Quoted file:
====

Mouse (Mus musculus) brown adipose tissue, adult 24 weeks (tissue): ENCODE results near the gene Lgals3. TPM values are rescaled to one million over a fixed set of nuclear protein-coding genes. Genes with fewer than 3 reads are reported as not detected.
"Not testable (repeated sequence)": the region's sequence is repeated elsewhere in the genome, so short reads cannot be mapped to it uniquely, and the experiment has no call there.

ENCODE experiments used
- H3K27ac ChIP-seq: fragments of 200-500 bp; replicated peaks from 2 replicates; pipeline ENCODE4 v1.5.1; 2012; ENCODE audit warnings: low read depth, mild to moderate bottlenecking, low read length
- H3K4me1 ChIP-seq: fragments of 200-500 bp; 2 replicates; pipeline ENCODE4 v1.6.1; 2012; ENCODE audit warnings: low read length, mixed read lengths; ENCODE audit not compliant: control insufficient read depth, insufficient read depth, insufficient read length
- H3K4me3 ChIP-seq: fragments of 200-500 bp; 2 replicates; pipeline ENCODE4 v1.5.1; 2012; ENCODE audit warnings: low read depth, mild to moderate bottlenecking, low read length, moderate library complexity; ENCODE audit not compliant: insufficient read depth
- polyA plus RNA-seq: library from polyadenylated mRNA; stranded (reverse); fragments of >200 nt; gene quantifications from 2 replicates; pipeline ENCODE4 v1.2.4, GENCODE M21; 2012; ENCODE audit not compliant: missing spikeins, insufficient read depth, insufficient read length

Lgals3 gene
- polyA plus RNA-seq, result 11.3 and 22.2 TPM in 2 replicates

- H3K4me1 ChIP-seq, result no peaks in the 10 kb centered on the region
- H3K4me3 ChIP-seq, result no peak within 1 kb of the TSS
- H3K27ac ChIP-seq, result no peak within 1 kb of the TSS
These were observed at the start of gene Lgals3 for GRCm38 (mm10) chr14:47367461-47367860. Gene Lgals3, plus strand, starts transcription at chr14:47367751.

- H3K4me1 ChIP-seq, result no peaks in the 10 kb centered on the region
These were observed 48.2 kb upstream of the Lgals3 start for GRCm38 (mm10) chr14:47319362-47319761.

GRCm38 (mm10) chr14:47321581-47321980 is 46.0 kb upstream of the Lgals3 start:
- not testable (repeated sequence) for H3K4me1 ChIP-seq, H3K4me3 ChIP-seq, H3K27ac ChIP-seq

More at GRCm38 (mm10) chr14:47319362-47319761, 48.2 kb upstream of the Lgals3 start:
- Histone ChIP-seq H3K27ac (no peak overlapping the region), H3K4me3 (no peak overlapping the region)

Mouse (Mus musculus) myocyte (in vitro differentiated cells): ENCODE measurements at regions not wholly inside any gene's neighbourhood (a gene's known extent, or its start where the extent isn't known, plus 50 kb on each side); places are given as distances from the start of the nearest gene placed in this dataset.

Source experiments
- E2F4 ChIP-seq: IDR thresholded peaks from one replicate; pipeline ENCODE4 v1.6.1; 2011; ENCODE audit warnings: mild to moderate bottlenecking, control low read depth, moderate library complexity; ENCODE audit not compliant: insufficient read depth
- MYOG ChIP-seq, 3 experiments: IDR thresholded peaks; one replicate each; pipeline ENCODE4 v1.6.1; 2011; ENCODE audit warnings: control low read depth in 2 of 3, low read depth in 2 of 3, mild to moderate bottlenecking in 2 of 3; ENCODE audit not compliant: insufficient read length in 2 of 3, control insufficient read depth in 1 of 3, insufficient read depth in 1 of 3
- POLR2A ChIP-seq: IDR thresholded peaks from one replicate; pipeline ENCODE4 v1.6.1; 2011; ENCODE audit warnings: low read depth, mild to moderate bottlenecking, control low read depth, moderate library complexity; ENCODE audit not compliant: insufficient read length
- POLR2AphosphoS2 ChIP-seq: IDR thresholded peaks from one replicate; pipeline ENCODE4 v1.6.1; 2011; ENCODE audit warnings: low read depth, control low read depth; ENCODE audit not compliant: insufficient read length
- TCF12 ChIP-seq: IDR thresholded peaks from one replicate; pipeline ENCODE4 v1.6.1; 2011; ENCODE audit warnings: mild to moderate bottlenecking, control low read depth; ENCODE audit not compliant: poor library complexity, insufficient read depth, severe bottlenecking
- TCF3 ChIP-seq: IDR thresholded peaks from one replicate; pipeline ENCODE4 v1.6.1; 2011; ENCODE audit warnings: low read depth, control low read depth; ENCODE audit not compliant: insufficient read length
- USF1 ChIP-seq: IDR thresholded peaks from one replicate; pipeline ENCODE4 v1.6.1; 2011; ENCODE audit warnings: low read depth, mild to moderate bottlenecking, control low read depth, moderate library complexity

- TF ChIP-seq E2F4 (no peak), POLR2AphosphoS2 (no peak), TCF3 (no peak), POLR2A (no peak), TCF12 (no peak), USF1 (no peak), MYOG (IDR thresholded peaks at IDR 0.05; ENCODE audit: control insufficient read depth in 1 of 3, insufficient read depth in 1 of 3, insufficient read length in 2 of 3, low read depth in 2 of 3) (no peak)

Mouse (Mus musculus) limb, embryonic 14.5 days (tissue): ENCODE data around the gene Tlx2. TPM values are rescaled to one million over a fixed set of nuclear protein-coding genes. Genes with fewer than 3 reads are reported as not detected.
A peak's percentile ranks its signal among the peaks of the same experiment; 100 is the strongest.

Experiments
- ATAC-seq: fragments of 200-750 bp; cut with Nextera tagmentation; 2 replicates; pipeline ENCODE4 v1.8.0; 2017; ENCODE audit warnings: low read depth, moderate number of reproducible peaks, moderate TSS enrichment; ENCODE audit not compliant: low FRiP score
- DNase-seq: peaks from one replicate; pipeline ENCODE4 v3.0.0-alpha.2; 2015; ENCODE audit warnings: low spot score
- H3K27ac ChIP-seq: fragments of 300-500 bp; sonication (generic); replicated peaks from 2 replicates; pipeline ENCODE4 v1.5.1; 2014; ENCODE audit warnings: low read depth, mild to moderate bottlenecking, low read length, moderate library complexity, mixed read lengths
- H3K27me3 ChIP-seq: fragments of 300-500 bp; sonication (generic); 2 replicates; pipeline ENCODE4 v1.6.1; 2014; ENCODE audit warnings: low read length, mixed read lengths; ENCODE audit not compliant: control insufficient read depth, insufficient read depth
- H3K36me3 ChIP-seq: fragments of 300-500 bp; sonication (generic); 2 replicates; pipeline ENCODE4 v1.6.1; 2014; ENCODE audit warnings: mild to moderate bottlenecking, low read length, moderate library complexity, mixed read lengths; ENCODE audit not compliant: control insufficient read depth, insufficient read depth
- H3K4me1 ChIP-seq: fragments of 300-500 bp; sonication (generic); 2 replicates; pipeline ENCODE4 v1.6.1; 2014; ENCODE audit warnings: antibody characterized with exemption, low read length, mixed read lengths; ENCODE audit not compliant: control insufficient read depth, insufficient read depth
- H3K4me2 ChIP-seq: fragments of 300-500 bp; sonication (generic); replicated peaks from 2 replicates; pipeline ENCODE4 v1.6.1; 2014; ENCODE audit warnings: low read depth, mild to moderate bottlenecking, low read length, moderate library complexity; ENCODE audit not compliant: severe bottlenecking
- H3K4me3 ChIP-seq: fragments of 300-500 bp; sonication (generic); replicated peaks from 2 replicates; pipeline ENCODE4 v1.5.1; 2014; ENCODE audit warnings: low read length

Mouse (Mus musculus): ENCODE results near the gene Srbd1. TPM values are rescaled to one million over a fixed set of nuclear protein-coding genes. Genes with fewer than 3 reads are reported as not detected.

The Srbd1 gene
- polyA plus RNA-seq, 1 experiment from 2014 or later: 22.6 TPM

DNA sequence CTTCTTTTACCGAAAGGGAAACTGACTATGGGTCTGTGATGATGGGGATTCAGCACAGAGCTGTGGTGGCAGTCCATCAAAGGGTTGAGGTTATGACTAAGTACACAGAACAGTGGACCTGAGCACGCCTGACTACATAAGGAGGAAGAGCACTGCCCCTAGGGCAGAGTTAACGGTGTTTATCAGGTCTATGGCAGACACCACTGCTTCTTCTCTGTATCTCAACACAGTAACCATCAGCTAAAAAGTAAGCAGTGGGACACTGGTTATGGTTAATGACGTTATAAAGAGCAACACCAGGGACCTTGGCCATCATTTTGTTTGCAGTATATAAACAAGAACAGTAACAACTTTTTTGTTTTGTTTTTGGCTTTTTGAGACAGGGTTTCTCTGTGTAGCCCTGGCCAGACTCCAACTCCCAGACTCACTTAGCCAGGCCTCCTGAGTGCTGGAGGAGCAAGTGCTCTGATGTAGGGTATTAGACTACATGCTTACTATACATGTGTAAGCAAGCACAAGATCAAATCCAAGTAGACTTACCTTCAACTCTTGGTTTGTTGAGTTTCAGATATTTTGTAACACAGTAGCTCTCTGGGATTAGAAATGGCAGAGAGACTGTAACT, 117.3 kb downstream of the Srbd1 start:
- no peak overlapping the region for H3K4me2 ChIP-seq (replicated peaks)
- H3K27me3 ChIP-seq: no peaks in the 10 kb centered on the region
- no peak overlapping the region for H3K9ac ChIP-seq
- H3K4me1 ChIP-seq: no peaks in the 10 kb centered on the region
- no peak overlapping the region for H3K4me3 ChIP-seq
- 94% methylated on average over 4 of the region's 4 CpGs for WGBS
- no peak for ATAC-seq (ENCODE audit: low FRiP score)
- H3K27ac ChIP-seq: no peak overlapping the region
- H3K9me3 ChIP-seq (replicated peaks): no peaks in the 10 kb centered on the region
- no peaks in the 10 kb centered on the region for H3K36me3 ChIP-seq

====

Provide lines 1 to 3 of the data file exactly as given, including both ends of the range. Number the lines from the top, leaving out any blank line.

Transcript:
Mouse (Mus musculus) brown adipose tissue, adult 24 weeks (tissue): ENCODE results near the gene Lgals3. TPM values are rescaled to one million over a fixed set of nuclear protein-coding genes. Genes with fewer than 3 reads are reported as not detected.
"Not testable (repeated sequence)": the region's sequence is repeated elsewhere in the genome, so short reads cannot be mapped to it uniquely, and the experiment has no call there.

ENCODE experiments used